In a surprise move, Pope Francis declares a Holy Year of Mercy

In a surprise move, Pope Francis declares a Holy Year of Mercy

ROME — Already regarded by many as the “Pope of Mercy,” Francis offered another motive for the title with the surprise announcement on Friday of an extraordinary Holy Year of Mercy, saying he wants to make it evident that the Church’s mission is as a witness of compassion. “Let us

ROME — Already regarded by many as the “Pope of Mercy,” Francis offered another motive for the title with the surprise announcement on Friday of an extraordinary Holy Year of Mercy, saying he wants to make it evident that the Church’s mission is as a witness of compassion.

“Let us not forget that God forgives and God forgives always,” Francis said, repeating the words he used during his first Angelus as pope, on March 17, 2013. “Let us never tire of asking for forgiveness.”

Having already described his entire papacy as a “Kairos” of mercy, meaning a privileged moment in God’s plan of salvation, Francis said the time is ripe for that message.

“I am convinced that the whole Church — which has much need to receive mercy, because we are sinners — will find in this jubilee the joy to rediscover and render fruitful the mercy of God, with which we are all called to give consolation to every man and woman of our time,” the pope said.

Francis made the announcement in St. Peter’s Basilica while celebrating a penitential service on Friday, the second anniversary of his pontificate.

Traditionally, every 25 years the popes proclaim a holy year, which features special celebrations and pilgrimages, strong calls for conversion and repentance, and the offer of special opportunities to experience God’s grace through the sacraments, especially confession. Extraordinary holy years, like the Holy Year of Mercy, are less frequent, but offer the same opportunities for spiritual growth.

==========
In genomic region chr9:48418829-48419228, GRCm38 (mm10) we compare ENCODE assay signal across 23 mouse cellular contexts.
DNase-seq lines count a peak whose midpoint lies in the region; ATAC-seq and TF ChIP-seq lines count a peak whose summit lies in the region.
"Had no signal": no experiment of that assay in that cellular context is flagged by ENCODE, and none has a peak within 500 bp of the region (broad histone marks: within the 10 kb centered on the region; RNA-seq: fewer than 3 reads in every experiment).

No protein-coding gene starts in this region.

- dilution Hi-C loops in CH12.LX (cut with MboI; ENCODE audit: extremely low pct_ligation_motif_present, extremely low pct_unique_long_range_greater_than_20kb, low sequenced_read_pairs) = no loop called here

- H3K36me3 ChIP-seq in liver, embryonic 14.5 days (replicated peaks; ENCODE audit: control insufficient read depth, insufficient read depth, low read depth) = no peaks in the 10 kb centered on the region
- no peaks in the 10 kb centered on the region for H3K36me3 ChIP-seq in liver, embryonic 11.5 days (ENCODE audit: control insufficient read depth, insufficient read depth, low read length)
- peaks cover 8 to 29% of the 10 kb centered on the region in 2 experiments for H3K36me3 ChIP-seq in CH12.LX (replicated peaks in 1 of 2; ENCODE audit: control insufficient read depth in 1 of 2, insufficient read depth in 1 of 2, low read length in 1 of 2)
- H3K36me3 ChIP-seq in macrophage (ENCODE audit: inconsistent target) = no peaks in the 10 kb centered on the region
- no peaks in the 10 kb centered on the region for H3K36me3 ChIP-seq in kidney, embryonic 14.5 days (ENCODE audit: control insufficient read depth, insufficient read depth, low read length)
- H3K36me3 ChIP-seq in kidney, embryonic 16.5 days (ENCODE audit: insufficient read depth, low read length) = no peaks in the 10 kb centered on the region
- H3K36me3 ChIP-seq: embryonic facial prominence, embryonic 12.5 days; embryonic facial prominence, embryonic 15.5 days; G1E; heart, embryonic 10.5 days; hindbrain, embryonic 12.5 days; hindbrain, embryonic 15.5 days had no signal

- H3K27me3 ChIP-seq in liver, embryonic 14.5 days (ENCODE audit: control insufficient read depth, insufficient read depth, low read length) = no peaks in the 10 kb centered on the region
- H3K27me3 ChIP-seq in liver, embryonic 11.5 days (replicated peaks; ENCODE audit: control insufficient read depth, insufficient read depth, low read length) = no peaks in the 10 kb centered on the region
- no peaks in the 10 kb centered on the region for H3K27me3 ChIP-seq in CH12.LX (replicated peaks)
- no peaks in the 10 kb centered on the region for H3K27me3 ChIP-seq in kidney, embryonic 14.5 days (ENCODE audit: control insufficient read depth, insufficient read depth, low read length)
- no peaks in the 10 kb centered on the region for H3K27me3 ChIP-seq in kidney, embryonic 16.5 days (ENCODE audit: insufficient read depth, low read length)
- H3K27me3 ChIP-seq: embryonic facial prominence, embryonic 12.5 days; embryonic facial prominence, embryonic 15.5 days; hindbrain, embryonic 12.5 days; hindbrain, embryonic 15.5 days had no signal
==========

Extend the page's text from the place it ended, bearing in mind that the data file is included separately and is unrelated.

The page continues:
The jubilee will begin on Dec. 8, the day Catholics celebrate the feast of the Immaculate Conception, and which this year will mark the 50th anniversary of the groundbreaking Second Vatican Council. It will end on Nov. 20, 2016, on the feast of Christ the King.

During December’s ceremony, Pope Francis will open the Holy Door in St. Peter’s Basilica, which is normally bricked up. The last one to do so was St. John Paul II, who opened it in 2000.

The ceremony served as the opening of a worldwide celebration, “24 Hours for the Lord.” At the pope’s request, Catholic churches will remain open Friday and Saturday to offer the Sacrament of Reconciliation (also known as confession) to the faithful.

Francis said people shouldn’t be afraid to approach a priest and confess their sins, something he did at the end of the penitential service, before getting into a confessional himself to hear the confessions of a group of faithful.

According to the pope, in the confessional one has “the certainty of being welcomed in the name of God and understood, despite our misery.”

“The greater the sin, the greater the love, which the Church must express toward those who convert,” Francis said.

“Coming out of the confessional,” the pope said during the ceremony, “we will feel the strength [of God’s grace] that restores life and returns us with enthusiasm to faith. We have one real confessor, and He defends us always!”

The biblical theme the pope has chosen for the jubilee year is “be merciful, just as your Father is merciful,” something that Francis said applies “especially to confessors.”

The Holy Year of Mercy will be organized by the Vatican’s Pontifical Council for the New Evangelization and it’s designed to widen access to the Sacrament of Reconciliation.

The tradition of Holy Years started 700 years ago. Since then, the Catholic Church has celebrated 26 jubilees. Of those, only three have been “extraordinary” (including this on called by Francis); the last was called by Pope St. John Paul II in 1983 to mark the 1,950 years after the death of Jesus.

Material from Catholic News Service was used in this report.

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